This blog represents most of the newspaper columns (appearing in various Colorado Community Newspapers and Yourhub.com) written by me, James LaRue, during the time in which I was the director of the Douglas County Libraries in Douglas County, Colorado. (Some columns are missing, due to my own filing errors.) This blog covers the time period from April 11, 1990 to January 12, 2012.

Unless I say so, the views expressed here are mine and mine alone. They may be quoted elsewhere, so long as you give attribution. The dates are (at least according my records) the dates of publication in one of the above print newspapers.

The blog archive (web view) is in chronological order. The display of entries, below, seems to be in reverse order, new to old.

All of the mistakes are of course my own responsibility.

Wednesday, August 8, 1990

August 8, 1990 - Melvil Dewey, the lech

The name Melvil Dewey probably doesn't mean a whole lot to most people. They have a vague notion that he either invented the Dewey Decimal System (right) or that he once ran for President (wrong -- that was Thomas Dewey). Some people may even know that he was one of the many unsuccessful advocates of reform in English spelling (witness "Melvil" instead of "Melville").

But to librarians, Dewey is known for many things. He was strikingly modern.

Aggressive, visionary, charismatic, he galvanized those around him to work unceasingly for the establishment and promotion of library services. He designed a library classification system -- an attempt to describe the entire possible universe of human knowledge -- that endures to this day. He was one of the founders of the American Library Association. He established the first library school and had a great deal to do with the establishment of many others. He pushed the idea of bookmobiles -- even before there were cars.

He was, also, well, (A lecher? A swinger?) an excessively romantic person. It could be that he founded so many library schools because his influence, energy and charm attracted so generous a supply of fine, almost exclusively feminine candidates.

Consider this little known (and possibly apocryphal) tale: one of the requirements for admission in the first library school was an ample bust measurement. To Dewey, the plural of "book" was "buxom."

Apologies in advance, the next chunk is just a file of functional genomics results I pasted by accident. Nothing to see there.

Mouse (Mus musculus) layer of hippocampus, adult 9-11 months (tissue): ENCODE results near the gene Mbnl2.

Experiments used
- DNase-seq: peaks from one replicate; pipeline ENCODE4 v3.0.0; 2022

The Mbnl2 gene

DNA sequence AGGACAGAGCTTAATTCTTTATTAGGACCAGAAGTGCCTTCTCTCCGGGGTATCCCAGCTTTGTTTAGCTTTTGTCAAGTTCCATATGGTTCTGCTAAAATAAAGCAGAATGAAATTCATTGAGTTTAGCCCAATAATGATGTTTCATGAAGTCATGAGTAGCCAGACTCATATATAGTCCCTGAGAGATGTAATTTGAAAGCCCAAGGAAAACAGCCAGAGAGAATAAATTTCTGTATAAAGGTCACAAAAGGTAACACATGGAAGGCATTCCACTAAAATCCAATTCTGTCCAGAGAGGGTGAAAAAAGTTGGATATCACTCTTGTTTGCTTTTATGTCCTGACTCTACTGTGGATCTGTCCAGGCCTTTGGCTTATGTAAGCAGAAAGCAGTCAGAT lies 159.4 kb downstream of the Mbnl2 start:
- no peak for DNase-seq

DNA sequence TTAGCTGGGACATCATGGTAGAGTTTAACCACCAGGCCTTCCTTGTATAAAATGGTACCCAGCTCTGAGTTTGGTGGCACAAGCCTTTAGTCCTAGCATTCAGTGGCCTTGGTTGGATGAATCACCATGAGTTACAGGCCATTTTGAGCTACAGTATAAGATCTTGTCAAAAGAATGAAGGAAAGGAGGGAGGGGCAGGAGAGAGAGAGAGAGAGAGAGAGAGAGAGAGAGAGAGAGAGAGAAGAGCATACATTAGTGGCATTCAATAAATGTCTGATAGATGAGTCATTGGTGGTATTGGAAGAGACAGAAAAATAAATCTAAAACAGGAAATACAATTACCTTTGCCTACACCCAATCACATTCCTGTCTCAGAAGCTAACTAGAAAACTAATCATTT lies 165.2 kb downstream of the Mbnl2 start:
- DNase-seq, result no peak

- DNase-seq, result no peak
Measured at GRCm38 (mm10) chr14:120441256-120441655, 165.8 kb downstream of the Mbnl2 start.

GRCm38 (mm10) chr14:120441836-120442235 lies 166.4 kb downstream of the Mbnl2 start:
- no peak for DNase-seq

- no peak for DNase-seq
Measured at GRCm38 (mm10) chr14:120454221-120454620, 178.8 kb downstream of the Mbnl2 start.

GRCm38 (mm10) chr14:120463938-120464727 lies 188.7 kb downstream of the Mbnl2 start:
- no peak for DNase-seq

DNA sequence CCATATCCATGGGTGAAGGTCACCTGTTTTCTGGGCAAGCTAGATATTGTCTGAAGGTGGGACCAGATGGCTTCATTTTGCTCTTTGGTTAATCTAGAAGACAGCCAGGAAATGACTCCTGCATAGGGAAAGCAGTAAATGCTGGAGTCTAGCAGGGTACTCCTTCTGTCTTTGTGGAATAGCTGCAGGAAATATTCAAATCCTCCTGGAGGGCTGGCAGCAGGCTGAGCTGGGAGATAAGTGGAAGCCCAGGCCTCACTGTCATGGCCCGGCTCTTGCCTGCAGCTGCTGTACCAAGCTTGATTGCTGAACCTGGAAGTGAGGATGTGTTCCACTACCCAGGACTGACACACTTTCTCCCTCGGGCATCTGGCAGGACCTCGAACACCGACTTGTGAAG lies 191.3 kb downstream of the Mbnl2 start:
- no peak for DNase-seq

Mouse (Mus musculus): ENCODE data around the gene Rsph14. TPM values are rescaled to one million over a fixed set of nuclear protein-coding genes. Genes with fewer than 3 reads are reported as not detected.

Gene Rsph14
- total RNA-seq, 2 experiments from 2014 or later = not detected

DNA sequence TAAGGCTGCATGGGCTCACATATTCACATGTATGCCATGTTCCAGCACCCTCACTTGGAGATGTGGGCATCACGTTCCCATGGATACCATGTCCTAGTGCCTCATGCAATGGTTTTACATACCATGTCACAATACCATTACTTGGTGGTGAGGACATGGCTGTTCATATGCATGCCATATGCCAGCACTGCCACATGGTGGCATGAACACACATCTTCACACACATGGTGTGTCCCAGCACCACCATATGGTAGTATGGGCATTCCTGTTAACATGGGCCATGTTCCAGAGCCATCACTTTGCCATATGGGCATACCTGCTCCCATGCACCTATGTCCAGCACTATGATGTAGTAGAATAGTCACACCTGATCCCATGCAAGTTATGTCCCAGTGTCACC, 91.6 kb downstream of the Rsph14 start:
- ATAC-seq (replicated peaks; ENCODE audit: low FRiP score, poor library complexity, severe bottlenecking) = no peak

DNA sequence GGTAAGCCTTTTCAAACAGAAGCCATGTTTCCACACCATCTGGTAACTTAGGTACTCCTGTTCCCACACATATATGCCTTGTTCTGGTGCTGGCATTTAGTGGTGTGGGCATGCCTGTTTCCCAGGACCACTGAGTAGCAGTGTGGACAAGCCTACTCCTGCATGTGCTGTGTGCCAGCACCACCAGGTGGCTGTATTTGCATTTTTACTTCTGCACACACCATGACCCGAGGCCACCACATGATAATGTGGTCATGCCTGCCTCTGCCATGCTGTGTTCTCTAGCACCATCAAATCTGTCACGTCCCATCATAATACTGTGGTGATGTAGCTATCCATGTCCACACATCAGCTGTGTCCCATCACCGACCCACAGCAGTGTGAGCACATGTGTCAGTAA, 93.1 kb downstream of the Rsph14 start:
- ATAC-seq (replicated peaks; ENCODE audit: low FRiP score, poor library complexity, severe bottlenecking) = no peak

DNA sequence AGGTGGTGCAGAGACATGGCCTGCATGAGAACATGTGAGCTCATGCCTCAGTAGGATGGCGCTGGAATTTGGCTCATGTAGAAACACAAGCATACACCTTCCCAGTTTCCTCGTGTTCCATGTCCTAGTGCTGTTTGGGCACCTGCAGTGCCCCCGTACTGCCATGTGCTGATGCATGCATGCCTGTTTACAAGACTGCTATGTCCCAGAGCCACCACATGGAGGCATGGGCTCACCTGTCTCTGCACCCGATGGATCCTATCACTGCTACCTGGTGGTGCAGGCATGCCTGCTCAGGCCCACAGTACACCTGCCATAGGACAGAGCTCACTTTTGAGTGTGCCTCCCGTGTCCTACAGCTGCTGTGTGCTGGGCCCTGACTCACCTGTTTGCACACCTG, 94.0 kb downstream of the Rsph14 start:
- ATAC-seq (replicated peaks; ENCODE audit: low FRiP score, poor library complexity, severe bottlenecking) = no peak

Dewey may have been less than enlightened, but he was no fool. In his day (around the 1890's), the single greatest, untapped human resource was womankind. He identified and appealed to a pool of extremely intelligent, highly educated, passionately dedicated women. Then, he gave them a socially acceptable way to work. The first librarians came out from their women's clubs and drawing rooms to take their rightful places at the hearts of their communities, promoting ideas, becoming the vanguards of high-quality education. It was they who first conceived the RIGHT of public access to information -- then made it possible.

Without the extraordinarily competent women Dewey summoned to his cause, libraries as we know them could never have come into being. Not only did these first librarians institute the highest possible standards for education and service, they also worked cheap. Women then were like Third World people now: a remarkably inexpensive source of high quality labor.

Librarianship is still a female-dominated profession. And like other female-dominated professions -- teaching, for instance -- the pay remains fairly low relative to other, male-dominated fields. This is particularly illustrative given the educational requirements for librarians, which usually consist of at least one to two years beyond a bachelor's degree.

From childcare to school to public library, the education of our populace rests largely in the hands of women. Yet most women -- in libraries as well as many other work environments -- still suffer low pay and low status, even though their jobs are of overwhelming, even crucial importance to the nation.

We still don't grasp how our society ought to compensate the intellectual merits of women. Or Dewey?

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